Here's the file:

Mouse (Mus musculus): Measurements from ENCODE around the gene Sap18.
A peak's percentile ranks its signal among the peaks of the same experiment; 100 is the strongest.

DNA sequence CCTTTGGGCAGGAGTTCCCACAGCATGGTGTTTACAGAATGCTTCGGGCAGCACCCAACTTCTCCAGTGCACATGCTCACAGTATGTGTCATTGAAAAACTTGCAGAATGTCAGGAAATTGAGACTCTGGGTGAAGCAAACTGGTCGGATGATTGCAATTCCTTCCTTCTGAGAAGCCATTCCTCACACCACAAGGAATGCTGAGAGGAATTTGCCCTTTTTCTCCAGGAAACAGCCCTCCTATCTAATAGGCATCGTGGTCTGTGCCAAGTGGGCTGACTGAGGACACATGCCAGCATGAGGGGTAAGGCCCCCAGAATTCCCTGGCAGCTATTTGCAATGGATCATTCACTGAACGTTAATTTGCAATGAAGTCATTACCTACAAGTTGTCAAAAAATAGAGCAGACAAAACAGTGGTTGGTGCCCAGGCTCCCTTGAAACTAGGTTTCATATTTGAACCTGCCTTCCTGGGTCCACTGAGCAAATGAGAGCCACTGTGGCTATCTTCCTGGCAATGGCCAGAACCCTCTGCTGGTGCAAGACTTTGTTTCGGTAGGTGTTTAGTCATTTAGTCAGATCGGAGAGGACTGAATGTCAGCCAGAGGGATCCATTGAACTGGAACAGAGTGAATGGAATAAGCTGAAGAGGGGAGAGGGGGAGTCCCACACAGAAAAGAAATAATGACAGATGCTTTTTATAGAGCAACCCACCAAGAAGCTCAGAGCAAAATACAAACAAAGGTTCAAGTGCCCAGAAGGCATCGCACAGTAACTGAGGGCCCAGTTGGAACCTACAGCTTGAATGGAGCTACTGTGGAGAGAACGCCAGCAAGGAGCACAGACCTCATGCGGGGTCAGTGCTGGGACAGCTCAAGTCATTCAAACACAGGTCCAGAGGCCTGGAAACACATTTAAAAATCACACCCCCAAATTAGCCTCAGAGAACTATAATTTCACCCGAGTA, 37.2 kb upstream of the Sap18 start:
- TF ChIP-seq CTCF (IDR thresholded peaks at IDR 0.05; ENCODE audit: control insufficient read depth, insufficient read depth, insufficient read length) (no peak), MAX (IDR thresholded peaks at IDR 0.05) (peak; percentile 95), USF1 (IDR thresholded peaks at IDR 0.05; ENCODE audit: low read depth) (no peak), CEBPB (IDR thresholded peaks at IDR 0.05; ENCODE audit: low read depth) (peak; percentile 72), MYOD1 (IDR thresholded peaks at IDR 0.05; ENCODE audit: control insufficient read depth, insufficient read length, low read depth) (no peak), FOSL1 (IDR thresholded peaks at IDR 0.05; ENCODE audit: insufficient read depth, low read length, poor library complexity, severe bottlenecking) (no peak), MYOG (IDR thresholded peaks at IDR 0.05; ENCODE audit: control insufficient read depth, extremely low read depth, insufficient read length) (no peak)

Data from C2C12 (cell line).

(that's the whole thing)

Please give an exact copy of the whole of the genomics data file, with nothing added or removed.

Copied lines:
Mouse (Mus musculus): Measurements from ENCODE around the gene Sap18.
A peak's percentile ranks its signal among the peaks of the same experiment; 100 is the strongest.

DNA sequence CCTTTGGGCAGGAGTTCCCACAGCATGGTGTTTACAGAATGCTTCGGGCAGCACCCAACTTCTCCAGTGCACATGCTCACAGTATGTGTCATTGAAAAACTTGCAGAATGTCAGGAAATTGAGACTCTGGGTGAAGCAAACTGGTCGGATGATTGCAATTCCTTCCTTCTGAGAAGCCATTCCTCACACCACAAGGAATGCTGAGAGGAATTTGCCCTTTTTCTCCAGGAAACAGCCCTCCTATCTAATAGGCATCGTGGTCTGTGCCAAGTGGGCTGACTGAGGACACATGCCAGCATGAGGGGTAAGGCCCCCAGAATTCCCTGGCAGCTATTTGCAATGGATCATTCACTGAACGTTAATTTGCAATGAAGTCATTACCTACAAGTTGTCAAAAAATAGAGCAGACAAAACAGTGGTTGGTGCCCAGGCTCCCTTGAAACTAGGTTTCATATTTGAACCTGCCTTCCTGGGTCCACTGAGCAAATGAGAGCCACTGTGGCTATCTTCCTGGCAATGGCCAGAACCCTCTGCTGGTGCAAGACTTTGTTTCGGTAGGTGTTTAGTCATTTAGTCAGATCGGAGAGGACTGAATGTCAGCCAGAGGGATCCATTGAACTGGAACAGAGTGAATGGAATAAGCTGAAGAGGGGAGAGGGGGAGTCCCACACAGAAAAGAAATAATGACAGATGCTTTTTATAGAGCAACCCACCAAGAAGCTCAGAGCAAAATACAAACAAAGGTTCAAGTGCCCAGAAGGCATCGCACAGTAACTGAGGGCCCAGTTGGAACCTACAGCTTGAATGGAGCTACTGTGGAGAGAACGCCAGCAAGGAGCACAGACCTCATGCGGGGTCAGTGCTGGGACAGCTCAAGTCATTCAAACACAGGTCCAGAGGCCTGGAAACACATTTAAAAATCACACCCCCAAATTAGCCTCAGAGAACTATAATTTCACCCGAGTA, 37.2 kb upstream of the Sap18 start:
- TF ChIP-seq CTCF (IDR thresholded peaks at IDR 0.05; ENCODE audit: control insufficient read depth, insufficient read depth, insufficient read length) (no peak), MAX (IDR thresholded peaks at IDR 0.05) (peak; percentile 95), USF1 (IDR thresholded peaks at IDR 0.05; ENCODE audit: low read depth) (no peak), CEBPB (IDR thresholded peaks at IDR 0.05; ENCODE audit: low read depth) (peak; percentile 72), MYOD1 (IDR thresholded peaks at IDR 0.05; ENCODE audit: control insufficient read depth, insufficient read length, low read depth) (no peak), FOSL1 (IDR thresholded peaks at IDR 0.05; ENCODE audit: insufficient read depth, low read length, poor library complexity, severe bottlenecking) (no peak), MYOG (IDR thresholded peaks at IDR 0.05; ENCODE audit: control insufficient read depth, extremely low read depth, insufficient read length) (no peak)

Data from C2C12 (cell line).